No employees, no problem

Can a self–service store with no employees based on trust system be successful? Or will it just be stolen from? That’s exactly what David Brekke, business strategy consultant, and his wife Kimberly set to find out last October when they opened The Vault coffee shop in Valley City, North Dakota– a coffee shop that is completely self service with no employees. And as it turns out, the trust– system business model the Brekke’s pioneered is lucrative, and even more so than they anticipated.
The reasons for opening the self service coffee shop were two–fold: first the Brekke’s wanted a coffee shop that was open late– the existing coffee shop in Valley city closed early. In order to have a coffee shop open late they needed to minimize overhead, and the easiest way to do that? Don’t have employees.

Vault Coffee from Back
A view of Vault Coffee from the back of the coffee shop.

Secondly, the Brekke’s needed to differentiate their coffee shop from the other coffee shop in Valley City that they had grown fond of and didn’t want to compete with. “If you want the full service effect you go across the street. If you want a place where you can be quiet, and sit for hours without being bothered, you go to The Vault,” David Brekke explains.
And what about the problem of theft? Well, on average the Brekke’s receive 15% more money in The Vault’s cash register than goods that are taken. That’s right. People aren’t stealing– they’re actually paying more than the price of the goods they’re consuming. The Brekke’s do have cameras installed in The Vault just to be safe, and though they have noticed teenagers stealing soda on occasion, often the friends of the person who stole the soda leaves enough money to cover the cost of the beverage that was taken.
And don’t be too quick to write off Vault coffee as a one–of because it is located in a small town. David Brekke thinks the idea could work in larger communities too, “I don’t think it’s about the size [of the town], I think it’s about the nature of the people in the community and how close knit that community is. It’s all about the relationships of those people,” Brekke explains.
Self Service Station
Vault Coffee’s self–service station.

You might not see baristas going anywhere anytime soon, but The Vault, if nothing else, is a breath of fresh air for human trust and an example of how success isn’t about individuals, it’s about a community. If you have trust in the community, and a belief that people are generally good, which they are, then you can push the boundaries of what we conceive a business to be, and open a coffee shop without employees, and maybe someday we won’t have to lock our doors, or worry about walking alone at night. But for now I’ll settle for getting my own coffee.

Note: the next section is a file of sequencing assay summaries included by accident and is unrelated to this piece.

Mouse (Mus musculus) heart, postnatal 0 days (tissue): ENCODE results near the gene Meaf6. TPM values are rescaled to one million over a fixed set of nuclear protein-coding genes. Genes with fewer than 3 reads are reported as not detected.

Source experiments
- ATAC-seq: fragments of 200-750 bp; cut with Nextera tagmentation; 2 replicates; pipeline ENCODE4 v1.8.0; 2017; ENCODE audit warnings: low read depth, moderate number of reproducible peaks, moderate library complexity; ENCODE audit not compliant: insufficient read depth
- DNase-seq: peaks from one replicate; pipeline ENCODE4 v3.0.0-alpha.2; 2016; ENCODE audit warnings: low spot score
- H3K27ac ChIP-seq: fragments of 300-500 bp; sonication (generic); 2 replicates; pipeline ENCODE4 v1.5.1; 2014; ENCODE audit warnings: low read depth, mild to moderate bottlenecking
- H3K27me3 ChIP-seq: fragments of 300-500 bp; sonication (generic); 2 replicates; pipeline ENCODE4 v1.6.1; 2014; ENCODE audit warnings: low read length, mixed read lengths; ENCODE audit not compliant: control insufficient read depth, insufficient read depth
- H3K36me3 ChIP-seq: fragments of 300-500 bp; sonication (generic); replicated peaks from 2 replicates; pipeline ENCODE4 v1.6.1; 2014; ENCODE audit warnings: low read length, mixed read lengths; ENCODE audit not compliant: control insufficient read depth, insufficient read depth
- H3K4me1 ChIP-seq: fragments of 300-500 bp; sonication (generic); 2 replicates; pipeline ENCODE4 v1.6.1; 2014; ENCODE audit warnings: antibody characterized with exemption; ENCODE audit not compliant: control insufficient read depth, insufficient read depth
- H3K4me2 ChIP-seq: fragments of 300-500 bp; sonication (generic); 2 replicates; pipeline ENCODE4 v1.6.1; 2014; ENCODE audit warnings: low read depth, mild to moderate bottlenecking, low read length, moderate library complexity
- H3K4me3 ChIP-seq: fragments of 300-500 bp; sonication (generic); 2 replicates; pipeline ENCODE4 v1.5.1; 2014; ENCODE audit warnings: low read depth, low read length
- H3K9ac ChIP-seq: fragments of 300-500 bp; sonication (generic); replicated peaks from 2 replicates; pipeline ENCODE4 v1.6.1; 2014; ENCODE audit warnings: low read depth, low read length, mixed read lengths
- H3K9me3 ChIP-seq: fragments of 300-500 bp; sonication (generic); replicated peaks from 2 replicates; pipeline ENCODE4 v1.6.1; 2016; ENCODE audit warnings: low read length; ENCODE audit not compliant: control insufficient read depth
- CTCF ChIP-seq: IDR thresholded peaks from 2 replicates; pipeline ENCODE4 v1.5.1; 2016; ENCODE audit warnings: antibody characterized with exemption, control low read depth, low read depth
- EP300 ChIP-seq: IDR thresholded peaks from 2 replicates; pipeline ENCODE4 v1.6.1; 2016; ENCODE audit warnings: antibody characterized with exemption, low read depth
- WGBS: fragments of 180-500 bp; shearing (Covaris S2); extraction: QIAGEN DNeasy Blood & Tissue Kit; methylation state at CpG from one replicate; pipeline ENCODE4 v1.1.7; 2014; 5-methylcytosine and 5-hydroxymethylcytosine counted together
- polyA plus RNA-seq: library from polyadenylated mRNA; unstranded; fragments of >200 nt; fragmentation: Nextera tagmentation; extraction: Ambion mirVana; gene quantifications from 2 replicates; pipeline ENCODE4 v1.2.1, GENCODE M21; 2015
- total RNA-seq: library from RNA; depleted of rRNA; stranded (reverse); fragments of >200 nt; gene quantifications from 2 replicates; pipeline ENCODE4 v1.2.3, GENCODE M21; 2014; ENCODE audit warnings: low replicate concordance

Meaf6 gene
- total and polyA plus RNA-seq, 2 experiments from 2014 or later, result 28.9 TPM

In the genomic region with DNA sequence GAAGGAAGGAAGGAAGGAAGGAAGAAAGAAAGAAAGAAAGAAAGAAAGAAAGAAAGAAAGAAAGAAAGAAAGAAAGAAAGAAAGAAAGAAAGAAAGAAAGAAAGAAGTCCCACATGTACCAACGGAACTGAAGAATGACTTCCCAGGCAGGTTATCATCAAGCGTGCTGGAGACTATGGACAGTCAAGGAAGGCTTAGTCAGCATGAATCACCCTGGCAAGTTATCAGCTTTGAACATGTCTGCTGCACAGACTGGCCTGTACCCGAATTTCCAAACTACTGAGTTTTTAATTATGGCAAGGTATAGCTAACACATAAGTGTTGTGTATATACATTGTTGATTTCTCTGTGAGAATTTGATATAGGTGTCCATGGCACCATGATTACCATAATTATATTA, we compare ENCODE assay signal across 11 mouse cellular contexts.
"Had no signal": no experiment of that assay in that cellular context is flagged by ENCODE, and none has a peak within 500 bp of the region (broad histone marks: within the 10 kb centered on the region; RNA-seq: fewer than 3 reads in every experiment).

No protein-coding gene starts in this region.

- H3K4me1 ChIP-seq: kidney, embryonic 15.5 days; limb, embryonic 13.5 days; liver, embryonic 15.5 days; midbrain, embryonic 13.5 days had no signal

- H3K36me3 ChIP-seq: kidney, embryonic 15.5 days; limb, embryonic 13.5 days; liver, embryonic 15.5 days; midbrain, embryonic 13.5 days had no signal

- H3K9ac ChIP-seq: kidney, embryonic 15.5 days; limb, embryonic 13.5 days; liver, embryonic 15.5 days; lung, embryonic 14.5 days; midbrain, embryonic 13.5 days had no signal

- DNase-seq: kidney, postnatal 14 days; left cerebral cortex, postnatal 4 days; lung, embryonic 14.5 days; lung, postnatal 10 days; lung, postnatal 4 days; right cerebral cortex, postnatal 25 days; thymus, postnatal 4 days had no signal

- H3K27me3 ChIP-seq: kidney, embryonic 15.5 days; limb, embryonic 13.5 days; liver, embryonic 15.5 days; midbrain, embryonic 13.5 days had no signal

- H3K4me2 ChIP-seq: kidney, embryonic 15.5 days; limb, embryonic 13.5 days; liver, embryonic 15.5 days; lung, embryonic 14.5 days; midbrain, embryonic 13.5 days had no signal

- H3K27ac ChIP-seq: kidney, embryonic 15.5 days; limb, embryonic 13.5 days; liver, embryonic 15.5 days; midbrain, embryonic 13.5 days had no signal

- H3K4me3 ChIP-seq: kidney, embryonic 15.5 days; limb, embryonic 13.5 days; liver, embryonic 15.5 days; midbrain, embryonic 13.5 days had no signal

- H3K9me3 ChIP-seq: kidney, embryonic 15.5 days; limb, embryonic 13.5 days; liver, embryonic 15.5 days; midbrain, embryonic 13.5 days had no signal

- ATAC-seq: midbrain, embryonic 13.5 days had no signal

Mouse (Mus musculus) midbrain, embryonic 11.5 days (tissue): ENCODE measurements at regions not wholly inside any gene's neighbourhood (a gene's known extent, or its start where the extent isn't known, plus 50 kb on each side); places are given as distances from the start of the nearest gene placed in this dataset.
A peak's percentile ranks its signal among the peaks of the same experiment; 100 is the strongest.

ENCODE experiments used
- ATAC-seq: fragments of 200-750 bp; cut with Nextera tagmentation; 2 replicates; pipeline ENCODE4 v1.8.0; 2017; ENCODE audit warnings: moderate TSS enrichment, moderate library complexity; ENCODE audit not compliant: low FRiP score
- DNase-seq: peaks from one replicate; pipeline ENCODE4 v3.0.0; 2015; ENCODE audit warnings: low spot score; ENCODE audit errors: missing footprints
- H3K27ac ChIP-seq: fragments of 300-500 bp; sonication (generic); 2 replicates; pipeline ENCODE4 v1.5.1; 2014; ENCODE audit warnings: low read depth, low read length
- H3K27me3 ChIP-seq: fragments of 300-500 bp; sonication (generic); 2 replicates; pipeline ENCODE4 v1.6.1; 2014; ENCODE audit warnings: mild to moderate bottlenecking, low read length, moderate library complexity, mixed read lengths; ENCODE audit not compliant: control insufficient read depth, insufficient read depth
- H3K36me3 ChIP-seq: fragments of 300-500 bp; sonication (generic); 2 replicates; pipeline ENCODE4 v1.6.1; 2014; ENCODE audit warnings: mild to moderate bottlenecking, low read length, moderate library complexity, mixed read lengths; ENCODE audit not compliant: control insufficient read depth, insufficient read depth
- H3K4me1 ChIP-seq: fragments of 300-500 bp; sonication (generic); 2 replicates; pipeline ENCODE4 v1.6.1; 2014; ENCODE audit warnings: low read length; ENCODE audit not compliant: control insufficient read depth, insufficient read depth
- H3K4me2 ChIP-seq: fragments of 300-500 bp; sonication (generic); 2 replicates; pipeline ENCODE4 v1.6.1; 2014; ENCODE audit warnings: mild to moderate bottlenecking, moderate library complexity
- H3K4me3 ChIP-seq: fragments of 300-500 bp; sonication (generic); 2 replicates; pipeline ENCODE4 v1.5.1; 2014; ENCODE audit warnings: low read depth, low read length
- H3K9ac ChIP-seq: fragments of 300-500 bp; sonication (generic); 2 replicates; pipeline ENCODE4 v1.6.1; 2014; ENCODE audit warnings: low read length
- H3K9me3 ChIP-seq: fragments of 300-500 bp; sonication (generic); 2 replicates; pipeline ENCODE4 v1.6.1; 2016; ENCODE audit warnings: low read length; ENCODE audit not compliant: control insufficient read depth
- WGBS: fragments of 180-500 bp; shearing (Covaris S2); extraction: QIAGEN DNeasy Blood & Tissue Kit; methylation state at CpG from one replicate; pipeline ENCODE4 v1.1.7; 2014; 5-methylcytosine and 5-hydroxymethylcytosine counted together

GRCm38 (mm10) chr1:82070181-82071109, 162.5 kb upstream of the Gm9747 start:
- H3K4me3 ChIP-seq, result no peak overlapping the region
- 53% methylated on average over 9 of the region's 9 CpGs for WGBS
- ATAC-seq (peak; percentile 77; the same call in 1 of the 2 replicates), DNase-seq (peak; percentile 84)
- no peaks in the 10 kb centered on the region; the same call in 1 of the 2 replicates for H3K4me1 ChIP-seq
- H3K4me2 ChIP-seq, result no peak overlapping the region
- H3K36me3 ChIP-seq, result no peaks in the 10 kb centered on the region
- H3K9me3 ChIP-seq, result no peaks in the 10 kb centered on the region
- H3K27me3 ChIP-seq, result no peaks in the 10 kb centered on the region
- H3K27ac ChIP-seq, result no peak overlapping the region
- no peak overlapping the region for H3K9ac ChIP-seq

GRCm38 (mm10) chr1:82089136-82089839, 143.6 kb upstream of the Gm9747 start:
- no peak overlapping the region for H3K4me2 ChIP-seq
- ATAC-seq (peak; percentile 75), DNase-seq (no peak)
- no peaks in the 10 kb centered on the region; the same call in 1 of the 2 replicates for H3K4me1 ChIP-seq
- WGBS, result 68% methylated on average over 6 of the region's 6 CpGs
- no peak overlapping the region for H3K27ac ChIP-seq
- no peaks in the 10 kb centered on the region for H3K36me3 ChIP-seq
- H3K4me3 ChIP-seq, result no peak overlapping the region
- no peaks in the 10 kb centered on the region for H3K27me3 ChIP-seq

Top Photo: Shutterstock | Bottom Photos: Chris Judd of Chrissy Faye Photography

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No employees, no problem

Can a self–service store with no employees based on trust system be successful? Or will it just be stolen from? That’s exactly what David Brekke, business strategy consultant, and his wife Kimberly set to find out last October when they opened The Vault coffee shop in Valley City, North Dakota– a coffee shop that is completely self service with no employees. And as it turns out, the trust– system business model the Brekke’s pioneered is lucrative, and even more so than they anticipated.
The reasons for opening the self service coffee shop were two–fold: first the Brekke’s wanted a coffee shop that was open late– the existing coffee shop in Valley city closed early. In order to have a coffee shop open late they needed to minimize overhead, and the easiest way to do that? Don’t have employees.

Vault Coffee from Back
A view of Vault Coffee from the back of the coffee shop.

Secondly, the Brekke’s needed to differentiate their coffee shop from the other coffee shop in Valley City that they had grown fond of and didn’t want to compete with. “If you want the full service effect you go across the street. If you want a place where you can be quiet, and sit for hours without being bothered, you go to The Vault,” David Brekke explains.
And what about the problem of theft? Well, on average the Brekke’s receive 15% more money in The Vault’s cash register than goods that are taken. That’s right. People aren’t stealing– they’re actually paying more than the price of the goods they’re consuming. The Brekke’s do have cameras installed in The Vault just to be safe, and though they have noticed teenagers stealing soda on occasion, often the friends of the person who stole the soda leaves enough money to cover the cost of the beverage that was taken.
And don’t be too quick to write off Vault coffee as a one–of because it is located in a small town. David Brekke thinks the idea could work in larger communities too, “I don’t think it’s about the size [of the town], I think it’s about the nature of the people in the community and how close knit that community is. It’s all about the relationships of those people,” Brekke explains.
Self Service Station
Vault Coffee’s self–service station.

You might not see baristas going anywhere anytime soon, but The Vault, if nothing else, is a breath of fresh air for human trust and an example of how success isn’t about individuals, it’s about a community. If you have trust in the community, and a belief that people are generally good, which they are, then you can push the boundaries of what we conceive a business to be, and open a coffee shop without employees, and maybe someday we won’t have to lock our doors, or worry about walking alone at night. But for now I’ll settle for getting my own coffee.
Top Photo: Shutterstock | Bottom Photos: Chris Judd of Chrissy Faye Photography

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